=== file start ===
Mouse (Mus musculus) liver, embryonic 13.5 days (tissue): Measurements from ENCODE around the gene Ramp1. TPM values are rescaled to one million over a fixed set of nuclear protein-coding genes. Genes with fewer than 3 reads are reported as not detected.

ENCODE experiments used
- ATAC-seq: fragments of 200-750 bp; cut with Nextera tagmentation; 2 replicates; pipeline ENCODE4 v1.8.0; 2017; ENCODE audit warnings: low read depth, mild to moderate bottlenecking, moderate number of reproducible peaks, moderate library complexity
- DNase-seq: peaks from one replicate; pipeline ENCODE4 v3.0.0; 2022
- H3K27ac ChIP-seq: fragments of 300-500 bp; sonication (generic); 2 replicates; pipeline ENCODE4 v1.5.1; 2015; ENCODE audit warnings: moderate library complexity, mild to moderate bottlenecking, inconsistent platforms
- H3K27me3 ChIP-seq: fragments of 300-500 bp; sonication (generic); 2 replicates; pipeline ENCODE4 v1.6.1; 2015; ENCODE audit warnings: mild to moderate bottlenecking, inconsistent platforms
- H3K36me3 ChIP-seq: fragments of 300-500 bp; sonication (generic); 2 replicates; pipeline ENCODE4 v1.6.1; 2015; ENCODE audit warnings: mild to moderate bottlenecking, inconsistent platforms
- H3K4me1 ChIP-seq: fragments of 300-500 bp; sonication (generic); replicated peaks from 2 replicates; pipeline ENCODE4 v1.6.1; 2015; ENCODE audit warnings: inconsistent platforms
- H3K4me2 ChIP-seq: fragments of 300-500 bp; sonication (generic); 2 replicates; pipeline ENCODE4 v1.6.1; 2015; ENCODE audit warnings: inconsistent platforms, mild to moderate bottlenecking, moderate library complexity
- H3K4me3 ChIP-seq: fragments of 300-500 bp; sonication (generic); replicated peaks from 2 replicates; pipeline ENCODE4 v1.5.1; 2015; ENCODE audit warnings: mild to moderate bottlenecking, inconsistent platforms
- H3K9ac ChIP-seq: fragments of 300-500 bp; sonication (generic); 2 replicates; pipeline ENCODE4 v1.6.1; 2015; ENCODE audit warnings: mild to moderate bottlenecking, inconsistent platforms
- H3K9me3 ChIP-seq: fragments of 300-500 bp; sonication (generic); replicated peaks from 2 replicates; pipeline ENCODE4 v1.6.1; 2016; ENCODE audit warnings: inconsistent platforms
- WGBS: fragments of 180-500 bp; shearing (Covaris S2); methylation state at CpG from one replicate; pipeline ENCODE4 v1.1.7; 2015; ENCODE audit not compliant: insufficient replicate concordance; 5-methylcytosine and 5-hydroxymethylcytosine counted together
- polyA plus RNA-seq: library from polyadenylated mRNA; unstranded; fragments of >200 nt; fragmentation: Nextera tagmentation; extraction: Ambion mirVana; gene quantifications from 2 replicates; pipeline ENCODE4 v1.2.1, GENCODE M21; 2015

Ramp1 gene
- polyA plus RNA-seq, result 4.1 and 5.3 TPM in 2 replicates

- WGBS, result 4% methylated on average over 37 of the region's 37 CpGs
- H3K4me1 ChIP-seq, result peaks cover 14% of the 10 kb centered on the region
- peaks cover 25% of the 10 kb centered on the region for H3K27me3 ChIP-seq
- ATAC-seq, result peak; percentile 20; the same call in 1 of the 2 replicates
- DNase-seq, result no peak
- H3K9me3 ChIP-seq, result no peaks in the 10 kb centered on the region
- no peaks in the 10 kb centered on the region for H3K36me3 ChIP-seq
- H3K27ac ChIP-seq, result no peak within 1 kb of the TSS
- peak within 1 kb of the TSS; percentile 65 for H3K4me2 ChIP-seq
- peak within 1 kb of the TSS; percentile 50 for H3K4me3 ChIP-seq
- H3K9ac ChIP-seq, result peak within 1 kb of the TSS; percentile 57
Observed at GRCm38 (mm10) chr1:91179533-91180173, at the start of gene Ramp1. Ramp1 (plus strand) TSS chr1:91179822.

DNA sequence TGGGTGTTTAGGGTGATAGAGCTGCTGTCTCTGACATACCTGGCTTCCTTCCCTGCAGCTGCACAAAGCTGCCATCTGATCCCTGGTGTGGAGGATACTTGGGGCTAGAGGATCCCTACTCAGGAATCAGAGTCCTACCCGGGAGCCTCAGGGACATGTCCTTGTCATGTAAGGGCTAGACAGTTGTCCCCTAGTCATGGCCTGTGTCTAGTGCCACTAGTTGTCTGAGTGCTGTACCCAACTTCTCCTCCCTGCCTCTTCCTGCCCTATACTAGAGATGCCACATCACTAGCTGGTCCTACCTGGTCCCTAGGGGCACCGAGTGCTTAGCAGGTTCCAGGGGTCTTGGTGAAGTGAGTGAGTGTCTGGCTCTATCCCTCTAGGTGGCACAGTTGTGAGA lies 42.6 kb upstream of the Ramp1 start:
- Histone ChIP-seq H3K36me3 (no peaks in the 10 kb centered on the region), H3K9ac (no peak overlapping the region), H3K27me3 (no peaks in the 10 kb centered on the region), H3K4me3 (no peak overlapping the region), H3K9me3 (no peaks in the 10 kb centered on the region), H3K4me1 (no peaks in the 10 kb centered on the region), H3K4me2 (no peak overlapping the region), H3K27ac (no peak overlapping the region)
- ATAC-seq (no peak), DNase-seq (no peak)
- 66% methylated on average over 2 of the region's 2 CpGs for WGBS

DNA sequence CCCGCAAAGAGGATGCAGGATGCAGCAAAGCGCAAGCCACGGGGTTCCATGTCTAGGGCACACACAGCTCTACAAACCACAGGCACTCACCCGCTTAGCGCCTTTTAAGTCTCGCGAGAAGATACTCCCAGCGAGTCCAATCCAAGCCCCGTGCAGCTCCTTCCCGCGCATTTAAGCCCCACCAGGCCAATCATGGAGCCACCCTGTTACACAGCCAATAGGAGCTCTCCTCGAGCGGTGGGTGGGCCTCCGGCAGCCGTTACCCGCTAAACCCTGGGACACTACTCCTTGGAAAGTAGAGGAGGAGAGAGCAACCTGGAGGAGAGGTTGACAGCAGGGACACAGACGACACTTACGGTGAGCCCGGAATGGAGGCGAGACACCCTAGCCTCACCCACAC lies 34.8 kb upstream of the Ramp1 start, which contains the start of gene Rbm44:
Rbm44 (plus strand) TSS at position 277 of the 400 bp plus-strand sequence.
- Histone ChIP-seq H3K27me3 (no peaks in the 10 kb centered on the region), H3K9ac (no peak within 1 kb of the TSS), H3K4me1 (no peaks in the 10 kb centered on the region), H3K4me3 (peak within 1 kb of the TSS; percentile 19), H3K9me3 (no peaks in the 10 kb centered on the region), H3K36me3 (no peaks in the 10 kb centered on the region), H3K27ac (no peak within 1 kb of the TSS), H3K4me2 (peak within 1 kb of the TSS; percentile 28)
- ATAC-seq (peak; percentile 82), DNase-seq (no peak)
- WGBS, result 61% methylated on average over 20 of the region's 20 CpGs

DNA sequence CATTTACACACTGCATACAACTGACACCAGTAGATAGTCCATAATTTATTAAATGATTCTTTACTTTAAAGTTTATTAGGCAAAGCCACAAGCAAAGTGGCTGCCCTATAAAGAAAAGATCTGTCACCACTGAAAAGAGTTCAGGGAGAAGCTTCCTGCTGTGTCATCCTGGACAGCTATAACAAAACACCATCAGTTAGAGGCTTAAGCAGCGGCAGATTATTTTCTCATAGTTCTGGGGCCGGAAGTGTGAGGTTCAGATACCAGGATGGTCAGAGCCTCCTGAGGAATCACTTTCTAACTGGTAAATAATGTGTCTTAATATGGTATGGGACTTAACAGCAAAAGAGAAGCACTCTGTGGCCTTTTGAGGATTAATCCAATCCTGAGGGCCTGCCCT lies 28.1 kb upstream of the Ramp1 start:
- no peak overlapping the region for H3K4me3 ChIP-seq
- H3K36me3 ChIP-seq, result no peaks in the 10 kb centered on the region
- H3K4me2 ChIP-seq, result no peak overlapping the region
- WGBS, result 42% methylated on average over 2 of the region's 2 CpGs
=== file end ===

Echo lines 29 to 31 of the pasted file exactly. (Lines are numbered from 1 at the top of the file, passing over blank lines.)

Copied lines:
DNA sequence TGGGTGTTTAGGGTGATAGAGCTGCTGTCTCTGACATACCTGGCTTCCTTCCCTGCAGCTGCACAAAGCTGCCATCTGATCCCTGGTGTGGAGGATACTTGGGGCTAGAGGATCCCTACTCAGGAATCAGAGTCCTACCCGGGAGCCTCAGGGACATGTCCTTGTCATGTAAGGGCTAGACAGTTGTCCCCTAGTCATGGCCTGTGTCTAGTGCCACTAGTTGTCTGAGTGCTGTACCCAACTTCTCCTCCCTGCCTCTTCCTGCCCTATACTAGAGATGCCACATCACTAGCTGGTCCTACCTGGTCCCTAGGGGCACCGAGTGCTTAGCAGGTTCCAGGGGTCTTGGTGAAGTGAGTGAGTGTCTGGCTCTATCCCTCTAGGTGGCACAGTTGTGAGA lies 42.6 kb upstream of the Ramp1 start:
- Histone ChIP-seq H3K36me3 (no peaks in the 10 kb centered on the region), H3K9ac (no peak overlapping the region), H3K27me3 (no peaks in the 10 kb centered on the region), H3K4me3 (no peak overlapping the region), H3K9me3 (no peaks in the 10 kb centered on the region), H3K4me1 (no peaks in the 10 kb centered on the region), H3K4me2 (no peak overlapping the region), H3K27ac (no peak overlapping the region)
- ATAC-seq (no peak), DNase-seq (no peak)